14 Mar 2012

Wine scores: for consumers or for critics?

A lot of wine critics rate all of the wines they taste out of 100.

This is obviously a bit daft. Rating them out of 10 or 20, maybe - or it could be useful when tasting a lot of wines at once - but being able to taste one wine in isolation and scoring it out of 100? Nah, it's daft.

If you're lucky enough to have an incredible wine experience - the kind of thing where the world around you lights up as you take a sip, the perfume and texture of the wine being absorbed into your every sinew, a feeling of poignancy emerging up your body as the wine slides down - this kind of experience is beyond the realms of a number. It'd be disrespectful to assign it a rating. It'd be like rating your friends or loved ones. Or your favourite places in the world, or your most memorable life experiences. The most powerful things in life, the most moving, the most unique to you, the most sacred. Can you rate them out of 100?

Robert Parker and the anti-flavor elite

American critic Robert Parker is the most successful at rating wines out of 100. His scores can dictate the selling price of fancy wines. But a lot of British writers in particular don't seem to be his biggest fans. They criticise him for liking a style of wine they don't like (he favours rich, full wines with relatively sweet fruit; they don't). While he amusingly refers to them as "the anti-flavor wine elites".

Wine scores: for consumers, or for critics themselves?

I may be wrong but I get the impression with some British wine writers their heart isn't in it when they award 100-point scores, but they do it anyway. Because to not award scores would be to miss out on the opportunity to share in Parker's success. Critics rightly make a big play of having the consumer's welfare at heart, but really - understandably - they're out for themselves too. They're not one-person charities who've decided to give up their lives and livelihoods to help consumers find good wines like vinous Mother Teresas. They're earning a living. (Evidence of this can be seen in the countless articles and debates about the decline of wine columns and wine writers' salaries.) They're trying to help consumers find good wines, which is great, while also trying to make a good living out of it themselves. Where that balance of priorities lies will of course be different for all critics. But if I was reluctantly rating wines out of 100 because I felt like it was the done thing, but had little confidence it made sufficient sense for consumers, I'd stop doing it.

Can the consumer who's mildly interested in wine reliably compare the ratings of different critics? And can they multiply by five a critic's rating out of 20 to create an equivalent 100-point score? No, and no.

Sine Qua Non wine: very poor or perfect?

Sunday Express wine writer Jamie Goode has written an interesting blogpost about a wine called Sine Qua Non Shot in the Dark, which he believes is 86% good, whereas Parker thinks it's a 100% perfect wine.

Now if you're an average consumer with no more than a passing interest in wine, you might reasonably assume 86 means it's still a pretty good buy, even if it's not perfect (a score of 70 at a British university is typically a first class honours). But in his post, Jamie says "this is actually a poor wine". So 86 means poor - yet I know that wines scoring 89 and upwards are very good. So a lot of ground must be covered in 87 and 88.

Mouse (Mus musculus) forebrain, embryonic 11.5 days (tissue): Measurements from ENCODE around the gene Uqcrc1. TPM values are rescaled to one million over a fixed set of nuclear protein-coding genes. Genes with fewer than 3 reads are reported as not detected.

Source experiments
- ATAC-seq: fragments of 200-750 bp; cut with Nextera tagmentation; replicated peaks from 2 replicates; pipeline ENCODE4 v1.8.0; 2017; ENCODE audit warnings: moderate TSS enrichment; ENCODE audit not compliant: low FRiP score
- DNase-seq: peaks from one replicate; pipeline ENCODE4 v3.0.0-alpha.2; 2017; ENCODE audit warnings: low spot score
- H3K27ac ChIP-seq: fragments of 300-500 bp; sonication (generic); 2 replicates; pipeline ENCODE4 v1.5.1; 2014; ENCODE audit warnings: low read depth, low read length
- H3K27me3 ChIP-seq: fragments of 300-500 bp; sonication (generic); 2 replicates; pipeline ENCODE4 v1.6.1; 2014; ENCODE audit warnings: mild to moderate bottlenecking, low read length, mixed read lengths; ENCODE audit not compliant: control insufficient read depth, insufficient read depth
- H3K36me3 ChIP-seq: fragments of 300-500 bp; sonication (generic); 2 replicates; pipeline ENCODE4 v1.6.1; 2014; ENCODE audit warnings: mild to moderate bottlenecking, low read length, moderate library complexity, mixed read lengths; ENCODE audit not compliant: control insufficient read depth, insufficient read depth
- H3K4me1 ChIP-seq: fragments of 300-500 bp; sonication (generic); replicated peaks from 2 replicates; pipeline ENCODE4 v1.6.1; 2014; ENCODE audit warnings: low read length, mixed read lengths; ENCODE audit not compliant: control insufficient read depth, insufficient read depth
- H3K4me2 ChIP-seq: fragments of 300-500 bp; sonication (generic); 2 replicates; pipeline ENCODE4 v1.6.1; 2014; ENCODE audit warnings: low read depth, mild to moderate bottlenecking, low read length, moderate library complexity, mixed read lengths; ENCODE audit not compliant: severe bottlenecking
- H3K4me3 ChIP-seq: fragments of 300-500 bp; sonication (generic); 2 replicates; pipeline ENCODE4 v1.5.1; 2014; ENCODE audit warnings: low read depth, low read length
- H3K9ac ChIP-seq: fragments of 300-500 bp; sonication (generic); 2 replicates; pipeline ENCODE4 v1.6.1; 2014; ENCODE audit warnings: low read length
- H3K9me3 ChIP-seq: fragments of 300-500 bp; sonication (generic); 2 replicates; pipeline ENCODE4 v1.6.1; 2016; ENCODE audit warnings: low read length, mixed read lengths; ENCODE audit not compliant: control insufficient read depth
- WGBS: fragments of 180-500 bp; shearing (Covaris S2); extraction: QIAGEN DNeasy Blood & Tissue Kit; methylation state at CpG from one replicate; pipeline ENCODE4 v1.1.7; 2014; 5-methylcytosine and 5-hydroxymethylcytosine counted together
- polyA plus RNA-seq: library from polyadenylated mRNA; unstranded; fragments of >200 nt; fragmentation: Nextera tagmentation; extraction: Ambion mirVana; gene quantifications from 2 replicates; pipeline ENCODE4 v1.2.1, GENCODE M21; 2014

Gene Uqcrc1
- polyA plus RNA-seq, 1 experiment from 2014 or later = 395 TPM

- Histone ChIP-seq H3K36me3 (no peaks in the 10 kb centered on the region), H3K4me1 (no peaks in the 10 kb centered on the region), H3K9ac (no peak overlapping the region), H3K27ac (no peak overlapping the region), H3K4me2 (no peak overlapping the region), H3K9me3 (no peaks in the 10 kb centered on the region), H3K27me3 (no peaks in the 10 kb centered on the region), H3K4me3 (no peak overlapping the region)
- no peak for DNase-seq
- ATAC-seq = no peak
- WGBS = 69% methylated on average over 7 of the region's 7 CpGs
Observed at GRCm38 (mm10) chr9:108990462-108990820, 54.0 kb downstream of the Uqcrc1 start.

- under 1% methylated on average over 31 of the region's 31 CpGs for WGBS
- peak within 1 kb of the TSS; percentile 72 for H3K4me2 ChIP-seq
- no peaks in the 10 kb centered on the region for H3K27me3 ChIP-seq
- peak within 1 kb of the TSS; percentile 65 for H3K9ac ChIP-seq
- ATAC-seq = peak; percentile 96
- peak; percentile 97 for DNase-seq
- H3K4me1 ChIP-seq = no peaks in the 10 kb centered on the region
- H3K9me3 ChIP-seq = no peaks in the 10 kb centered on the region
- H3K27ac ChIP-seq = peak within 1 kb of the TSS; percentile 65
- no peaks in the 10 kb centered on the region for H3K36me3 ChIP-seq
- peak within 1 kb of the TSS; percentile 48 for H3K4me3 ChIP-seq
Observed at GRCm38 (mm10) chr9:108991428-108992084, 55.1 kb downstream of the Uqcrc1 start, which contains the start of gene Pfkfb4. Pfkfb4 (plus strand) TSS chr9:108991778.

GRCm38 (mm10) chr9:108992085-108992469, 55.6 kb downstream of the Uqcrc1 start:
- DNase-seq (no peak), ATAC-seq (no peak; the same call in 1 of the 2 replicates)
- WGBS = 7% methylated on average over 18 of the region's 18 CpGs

Jamie Goode's post raises some good questions about objectivity and subjectivity. And it got me thinking: what proportion of a critic's 100-point score relates to the objective quality of the wine, and what proportion is about how much the critic enjoyed the wine?

Because you might accept Shakespeare was a genius, but hate his plays. In which case, what score for Romeo & Juliet?


  1. Does 86 really equate to poor? I thought 86 in this case was poor in the main, because it was a £475 bottle?

    I used to be a member of the wine gang. I approached Tom Cannavan about their 100 point scoring system, as I felt it was terribly confusing for the consumer. They medal their wines gold, silver, bronze - bronze starting at 85. The view here being that if you pay £5 for a bronze, it's a decent enough wine - but if you pay £50 for a bronze - not so. Their medals go up in increments of five or so from 85.

    The striking thing he told me is that the 100 points score is really a 30 point score. If there is a technical fault with the wine, it doesn't score. If there is no technical fault with the wine, you then start at 70 and work your way up. They've had a few sub 85 point wines on their site that they've suggested would be good at knocking back at a party or early lunch, but nothing you'd want to cellar.

    It seems strange that critics are really only scoring out of 15 and even though they regularly do it blind - once they know what the wine is, the price can then affect their judgement of it.

    Surely this also allows wine makers and supermarkets to pass off "average" wines by just putting the numbers on - like tailoring quotes on film adverts. How many people buy wines on medals - how many people assume 85 is a great score? If you were to compare it to your exam history, 85 out of 100 is the stuff of braniacs - not average results, that could be good depending on the price you pay.

  2. Thanks for the comment Chris.

    I agree, the fact scores seem to come only within that really narrow band does seem odd.

    Like I suggest in the post, I reckon scoring wines out of 100 when you're tasting say 60 within a couple of hours or so is understandable, but I just think scores aren't necessarily very helpful for the majority of consumers, who don't realise you can't compare scores from different critics like-for-like.